• And then we have Gintama. Episode 37 was a two-parter. Part one was called “People Who Say that Santa Doesn’t Really Exist Actually Want to Believe in Him”, while part two was "Prayer Won't Make Your Worldly Desires Go Away! Control Yourself.” Not really excited, but damn long-winded.
  • Parodied in He Is My Master.
    • "The Sawatari Izumi Contest Series!! A Daring Test of Courage!! An Express Train to a Secret Hotsprings in the Northeast, a Mother-in-law Murdered in the Mist, a Madonna Teacher from an Elite Family Burning with Desire as They Watch a Housewife Battle for Control of Her Troubled Mansion!!"
  • Many of the original episode titles from Kirby of the Stars are like this.
  • Very common for Pretty Cure series many of which are just blatant spoilers for the episode. Heartcatch Pretty Cure has fun with this having an episode titles like "Rejected ramen! Repairing the father-son bonds!"
  • Being a Super Robot series, G Gundam has quite a few. For example, "Beautiful fighter! Dangerous Allenby!" Every episode title is yelled by Domon at the beginning, for added excitement.

Literature

  • A few of the books in the Geronimo Stilton series (e.g. "I'm Too Fond of my Fur!" "Watch Your Whiskers, Stilton!")
  • All the chapters of the book The Trolls end with an exclaimation point!
  • The NUMA Series has "Raise The Titanic!", "Night Probe!", and "Pacific Vortex!"

Live Action TV

  • While not every Super Sentai series does this, Juken Sentai Gekiranger is one that does. "Zowa-Zowa! Five Venom Fists!" The first exclamation of every Gekiranger title, by the way, is total nonsense, even in Japanese. They're words made up by Jan/GekiRed who was Raised By Pandas.
  • The Japanese dub of The Monkees episode "Captain Crocodile" has it's title simply written as "YUKAI!" Translation: "FUN!" ...which makes absolute perfect sense if you've seen the episode.
  • While Super Sentai and Kamen Rider titles are often down-to-Earth unless it's part of a gag, Metal Heroes titles could get insane. Some gems from Space Sheriff Gavan: "The Beauty's Cries That Cut Through the Night! The Phantom Coach in the Fog," "Mystery? Emergency Hospital! Humanity's Great Collapse Approaches," and "When I Returned From School, My House was a Makuu Base." No, not one of these was a "one kanji in Japanese makes five words in English" case.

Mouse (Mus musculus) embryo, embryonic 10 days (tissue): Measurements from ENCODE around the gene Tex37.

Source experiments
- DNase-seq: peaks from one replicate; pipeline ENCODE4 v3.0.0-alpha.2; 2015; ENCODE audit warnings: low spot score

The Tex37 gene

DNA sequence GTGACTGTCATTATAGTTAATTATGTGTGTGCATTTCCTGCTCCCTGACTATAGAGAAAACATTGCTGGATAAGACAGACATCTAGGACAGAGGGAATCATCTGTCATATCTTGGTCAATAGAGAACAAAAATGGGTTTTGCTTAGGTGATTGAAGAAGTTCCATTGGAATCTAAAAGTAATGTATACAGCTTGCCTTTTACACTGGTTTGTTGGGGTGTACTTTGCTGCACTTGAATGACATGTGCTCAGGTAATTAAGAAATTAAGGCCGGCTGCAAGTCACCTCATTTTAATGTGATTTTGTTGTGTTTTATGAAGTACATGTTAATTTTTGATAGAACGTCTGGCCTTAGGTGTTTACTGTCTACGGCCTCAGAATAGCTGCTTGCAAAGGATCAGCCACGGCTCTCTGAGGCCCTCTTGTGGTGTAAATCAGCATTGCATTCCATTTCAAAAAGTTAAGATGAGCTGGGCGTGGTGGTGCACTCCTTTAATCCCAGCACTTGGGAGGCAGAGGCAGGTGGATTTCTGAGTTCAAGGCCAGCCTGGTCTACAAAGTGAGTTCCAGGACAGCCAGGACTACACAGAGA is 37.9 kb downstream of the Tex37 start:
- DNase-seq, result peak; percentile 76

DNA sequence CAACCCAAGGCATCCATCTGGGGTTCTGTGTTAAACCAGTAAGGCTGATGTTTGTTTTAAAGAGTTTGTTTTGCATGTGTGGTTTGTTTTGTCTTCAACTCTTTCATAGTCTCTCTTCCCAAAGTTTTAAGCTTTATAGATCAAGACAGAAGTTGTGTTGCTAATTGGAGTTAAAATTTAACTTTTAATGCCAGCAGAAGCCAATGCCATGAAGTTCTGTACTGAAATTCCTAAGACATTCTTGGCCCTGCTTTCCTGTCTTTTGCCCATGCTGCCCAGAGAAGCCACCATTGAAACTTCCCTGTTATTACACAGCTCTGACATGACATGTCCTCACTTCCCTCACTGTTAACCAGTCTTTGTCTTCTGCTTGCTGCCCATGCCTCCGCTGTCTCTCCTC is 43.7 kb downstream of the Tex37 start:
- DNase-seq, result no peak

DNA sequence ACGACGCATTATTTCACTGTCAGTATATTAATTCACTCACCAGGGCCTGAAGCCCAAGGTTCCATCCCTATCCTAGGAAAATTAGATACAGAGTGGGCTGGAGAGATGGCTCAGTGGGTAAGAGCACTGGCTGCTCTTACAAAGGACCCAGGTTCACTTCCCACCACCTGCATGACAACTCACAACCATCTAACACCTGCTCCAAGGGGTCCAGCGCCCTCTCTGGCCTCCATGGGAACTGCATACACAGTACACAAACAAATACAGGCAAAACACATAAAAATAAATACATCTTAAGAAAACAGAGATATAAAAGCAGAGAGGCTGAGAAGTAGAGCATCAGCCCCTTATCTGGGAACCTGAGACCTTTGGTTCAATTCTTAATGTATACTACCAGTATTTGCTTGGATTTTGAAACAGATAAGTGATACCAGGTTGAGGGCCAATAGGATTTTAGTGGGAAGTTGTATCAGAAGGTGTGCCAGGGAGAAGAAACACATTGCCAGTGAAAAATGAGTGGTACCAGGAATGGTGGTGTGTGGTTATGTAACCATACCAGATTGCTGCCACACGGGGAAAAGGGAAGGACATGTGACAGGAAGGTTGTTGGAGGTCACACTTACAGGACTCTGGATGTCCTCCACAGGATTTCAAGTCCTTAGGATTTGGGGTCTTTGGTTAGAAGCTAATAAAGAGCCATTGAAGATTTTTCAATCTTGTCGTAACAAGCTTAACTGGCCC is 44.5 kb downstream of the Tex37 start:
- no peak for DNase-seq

• An episode of Gilmore Girls was titled "Keg! Max!" because it had a house party and the return of Max Medina. However in this case both were letdowns that didn't deserve the exclamation mark (It was Jess's second last episode as a regular and Max was gone after that episode.)
  • Star Trek Voyager had an episode titled "Bride of Choatica!" The only episode to date to end with an exclamation point, as it was a parody of sci-fi of the early twentieth century.
  • Stargate SG-1's episode "Wormhole X-Treme!" was a self-parody episode about a Show Within a Show. Said SWAS qualifies for Excited Show Title

Music

  • Possibly related is the fact that the rock band The Aquabats seem to end the titles of all their songs in exclamation points: "Super Rad!", "Lobster Bucket!" "Fashion Zombies!", etc.
  • Devin Townsend has Addicted! An albums whose titles all end in !, except for the final track, which is Awake!!
  • Shania Twain also has several song titles that end in exclamation points, as well as her 2002 album Up!
  • Blackout! and Blackout! 2.
  • Panic! At the Disco. Self explanatory. For awhile they took out the exclamation point, but it's back now.
  • The Blackout have an album called "The Blackout! The Blackout! The Blackout!"
  • Hellogoodbye's album "Zombies! Aliens! Vampires! Dinosaurs!" also qualifies.
  • Thomas Dolby's song "Hyperactive!"
  • Cee Lo Green's song "Fuck You!" (though the clean version is just "Forget You")
  • Track 11, "Lions!" on Lights's first album, The Listening.

Video Games


Web Comics

Western Animation

  • Star Blazers, the American version of Space Battleship Yamato, has a slight variation of this. In the DVD collections and the straight-from-the-TV-screen illustrated comic collections from W.C.C. Animation Comics, the episode titles do indeed follow this format, but the episode titles listed in the IMDB look more like the American standard. The show itself doesn't even display the titles, so it's unclear which is considered the official titles.
  • Clerks the Animated Series may not be anime, but its titles get progressively longer with each episode, culminating in "Dante and Randal and Jay and Silent Bob and a Bunch of New Characters and Lando, Take Part in a Whole Bunch of Movie Parodies Including But Not Exclusive To, The Bad News Bears, The Last Starfighter, Indiana Jones and the Temple Of Doom, Plus a High School Reunion." I kid you not.
  • Batman the Brave And The Bold has all of its episode titles end with an exclamation mark, in reference to the Silver Age comics.
  • The Raccoons did this with Every. Single. Episode.
  • From The Simpsons: "Raging Abe Simpson and His Grumbling Grandson in The Curse of the Flying Hellfish."
  • Wonder Pets usually does this.

End of Trope Page!! The Indexes Revealed?

Notes

  1. Known in the U.S. as "One Big Happiny Family!", the 38th Diamond and Pearl episode; 504th episode overall.
  2. Similar to how several of the Black and White episodes have been doing lately, this title is a nearly a direct translation of the original Japanese title: "Zorua The Movie! The Legend of the Pokémon Knight!!"